BNHS 1762, female (?), collected from Ashambu hills, Tamil Nadu is treated as a referred specimen and not a paratype because of the imprecise locality and poor condition of the specimen. CSPT/S 77a and 77b from Ambadi estate, Kanyakumari District, Tamil Nadu (reported as X. captaini by Ganesh et al. 2012) are referred but have not been examined by us.

Diagnosis

The new species is assigned to the genus Xylophis based on the anterior-most (three) pairs of infralabial shields reduced to narrow strips, together much smaller than large pair of anterior chin (genial) shields. Xylophis deepaki sp. nov. is small (maximum known total length 199 mm), with 15 dorsal scale rows at midbody, 117–125 ventrals (n=6), 13–23 subcaudals (n=6), internasal length almost equal to the prefrontal length, a thick and ventrally near-complete off-white collar, and mostly smooth hemipenial body and lobes.

Xylophis deepaki sp. nov. differs from X. perroteti (including its putative synonym X. microcephalum, see Deepak et al. 2020) and X. mosaicus in having 15 rather than 13 dorsal scale rows along most of the body. Additionally, the new species has relatively short prefrontals and broad, squarish internasals (vs. long prefrontals and internasals), and a distinct off-white collar band (vs. absent). The hemipenis of X. deepaki is smooth with few, ill-defined flounces towards the distal end of the lobes (vs. well-defined longitudinal flounces in X. perroteti) and differs from that of X. mosaicus in having a short, smooth body and lobes (vs. elongated body, ill-defined ‘calyces’ and scattered fleshy papillae on the distal part of the body and the lobes).

The new species differs from X. stenorhynchus (and its putative synonym X. indicus, see Gower and Winkler 2007) in having generally fewer ventrals, 117–125 (vs. 120–135), internasals almost as long as the prefrontals along the midline (vs. substantially shorter than prefrontals), the length of first and second infralabialstogether shorter than the third (vs. about as long as the third infralabial), and a wide off-white collar extending to the ventral surface (vs. narrow and dorsally restricted collar band).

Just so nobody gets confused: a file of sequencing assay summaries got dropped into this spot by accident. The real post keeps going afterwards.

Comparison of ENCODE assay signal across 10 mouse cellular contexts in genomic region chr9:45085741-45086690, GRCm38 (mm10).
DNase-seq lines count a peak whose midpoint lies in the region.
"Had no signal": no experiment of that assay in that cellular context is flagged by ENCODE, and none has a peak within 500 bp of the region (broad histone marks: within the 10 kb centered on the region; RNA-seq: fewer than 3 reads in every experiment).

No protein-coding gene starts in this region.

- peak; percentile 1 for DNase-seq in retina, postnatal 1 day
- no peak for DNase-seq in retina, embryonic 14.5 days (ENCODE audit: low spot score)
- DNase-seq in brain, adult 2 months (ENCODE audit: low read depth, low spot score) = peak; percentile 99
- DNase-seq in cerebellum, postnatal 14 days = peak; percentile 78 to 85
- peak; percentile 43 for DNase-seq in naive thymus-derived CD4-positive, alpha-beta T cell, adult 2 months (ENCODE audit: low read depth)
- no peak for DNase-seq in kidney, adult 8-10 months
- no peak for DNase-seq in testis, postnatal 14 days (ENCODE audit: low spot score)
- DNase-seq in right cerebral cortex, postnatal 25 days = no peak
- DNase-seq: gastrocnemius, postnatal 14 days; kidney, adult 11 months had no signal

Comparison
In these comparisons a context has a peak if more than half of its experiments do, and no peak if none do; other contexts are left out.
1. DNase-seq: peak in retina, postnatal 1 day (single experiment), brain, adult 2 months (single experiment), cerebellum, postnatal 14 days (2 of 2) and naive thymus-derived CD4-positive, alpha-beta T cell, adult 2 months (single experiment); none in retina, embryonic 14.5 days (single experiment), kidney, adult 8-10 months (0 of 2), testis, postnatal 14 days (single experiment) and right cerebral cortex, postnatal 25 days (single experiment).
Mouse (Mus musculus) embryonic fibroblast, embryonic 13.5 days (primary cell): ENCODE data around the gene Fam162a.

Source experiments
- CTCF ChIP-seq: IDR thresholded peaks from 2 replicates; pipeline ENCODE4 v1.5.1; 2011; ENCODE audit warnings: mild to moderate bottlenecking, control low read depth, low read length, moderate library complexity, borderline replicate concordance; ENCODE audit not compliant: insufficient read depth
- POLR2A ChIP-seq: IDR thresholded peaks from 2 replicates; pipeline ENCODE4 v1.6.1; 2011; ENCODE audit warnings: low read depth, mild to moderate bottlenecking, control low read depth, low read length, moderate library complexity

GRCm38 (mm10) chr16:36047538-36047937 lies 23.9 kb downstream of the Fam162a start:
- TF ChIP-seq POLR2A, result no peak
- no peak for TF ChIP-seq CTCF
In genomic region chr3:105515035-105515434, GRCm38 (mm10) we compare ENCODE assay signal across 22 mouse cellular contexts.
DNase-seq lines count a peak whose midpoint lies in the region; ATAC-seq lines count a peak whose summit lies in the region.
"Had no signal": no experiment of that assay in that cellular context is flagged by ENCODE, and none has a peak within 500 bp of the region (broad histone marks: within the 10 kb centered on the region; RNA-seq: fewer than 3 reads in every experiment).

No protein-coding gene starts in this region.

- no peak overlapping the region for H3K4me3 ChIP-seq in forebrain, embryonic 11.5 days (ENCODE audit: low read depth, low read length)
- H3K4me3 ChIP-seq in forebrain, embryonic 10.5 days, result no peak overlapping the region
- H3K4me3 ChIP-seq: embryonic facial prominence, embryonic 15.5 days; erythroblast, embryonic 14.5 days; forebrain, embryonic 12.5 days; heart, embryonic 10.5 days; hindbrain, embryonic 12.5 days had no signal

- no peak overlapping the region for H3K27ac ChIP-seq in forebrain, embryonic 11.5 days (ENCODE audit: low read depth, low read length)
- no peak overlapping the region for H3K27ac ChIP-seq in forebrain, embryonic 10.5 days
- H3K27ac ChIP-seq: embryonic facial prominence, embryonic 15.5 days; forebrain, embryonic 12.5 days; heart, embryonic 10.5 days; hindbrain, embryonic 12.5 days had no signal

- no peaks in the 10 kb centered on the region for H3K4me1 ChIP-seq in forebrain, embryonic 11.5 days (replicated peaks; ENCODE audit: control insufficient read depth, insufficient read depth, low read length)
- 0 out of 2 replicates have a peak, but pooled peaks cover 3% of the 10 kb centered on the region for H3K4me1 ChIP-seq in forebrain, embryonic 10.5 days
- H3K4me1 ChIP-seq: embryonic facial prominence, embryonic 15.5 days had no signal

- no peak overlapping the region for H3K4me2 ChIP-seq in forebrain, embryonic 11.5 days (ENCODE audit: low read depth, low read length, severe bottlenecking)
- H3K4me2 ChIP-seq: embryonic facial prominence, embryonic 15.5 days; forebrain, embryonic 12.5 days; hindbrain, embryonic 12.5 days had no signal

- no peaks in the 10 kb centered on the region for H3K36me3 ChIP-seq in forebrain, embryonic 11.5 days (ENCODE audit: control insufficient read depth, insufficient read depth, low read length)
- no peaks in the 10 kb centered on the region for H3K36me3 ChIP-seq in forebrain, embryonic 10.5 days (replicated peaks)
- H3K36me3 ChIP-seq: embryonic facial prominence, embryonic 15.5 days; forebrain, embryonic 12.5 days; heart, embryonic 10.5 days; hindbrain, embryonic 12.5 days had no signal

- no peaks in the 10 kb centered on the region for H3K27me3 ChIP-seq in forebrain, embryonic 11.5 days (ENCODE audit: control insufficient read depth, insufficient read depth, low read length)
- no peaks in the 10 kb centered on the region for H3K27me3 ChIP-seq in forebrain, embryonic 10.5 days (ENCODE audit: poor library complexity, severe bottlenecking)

Xylophis deepaki sp. nov. differs from its superficially most-similar congener and closest relative, X. captaini, in having more ventral scales, 117–125 (vs. 102–113), a wide off-white collar band that extends onto the ventral surface (vs. narrow and dorsally restricted collar band), lacking a dark lateroventral line on the third dorsal scale row on each side (vs. present in X. captaini) and in having a largely smooth hemipenis with a protrusion on the hemipenial body (vs. proximal half of each lobe having about eight, approximately transverse fleshy flounces and lacking a protrusion on the body). The new species differs from congeners by an uncorrected pairwise DNA-sequence difference of 4% in mitochondrial 16S.

Description of holotype (ZSI-CZRC-V-7218)

Some morphometric and meristic data are given in Table 2. A male specimen, in good condition, a longitudinal ventral incision into coelom extending from 64th to 67th ventral. The body preserved in a loose coil, slightly dorsoventrally flattened, with a small constriction slightly below the midbody caused by overly tight tying of a field tag. Both hemipenes removed for further preparation, stored with the specimen. Colours have not noticeably faded in preservative.

Back of head slightly wider than anterior of the neck and narrowing steadily anteriorly thereafter. Head short, 4.3 mm, and high, 2.6 mm, with steeply domed snout in lateral view. Snout abruptly tapering to blunt, rounded tip in dorsal view. Rounded rostral short in dorsal view, much shorter than the distance between it and prefrontal scales. Nasals undivided, not in contact with each other and each smaller than the rostral that separates them anteriorly. Naris subcircular, situated in the anterior part of the nasal. Paired internasals large, much larger than the nasals and rostral. Prefrontals distinctly larger than the internasals in area and slightly longer along the midline suture (0.7 mm vs. 0.5 mm between internasals). Frontal kite-shaped with the anterior margin slightly convex, noticeably longer (2.6 mm) than broad (1.8 mm) and almost as long as the parietals. Parietals longer than wide, with short midline contact (0.4 mm), much shorter than midline contact between internasals and between prefrontals.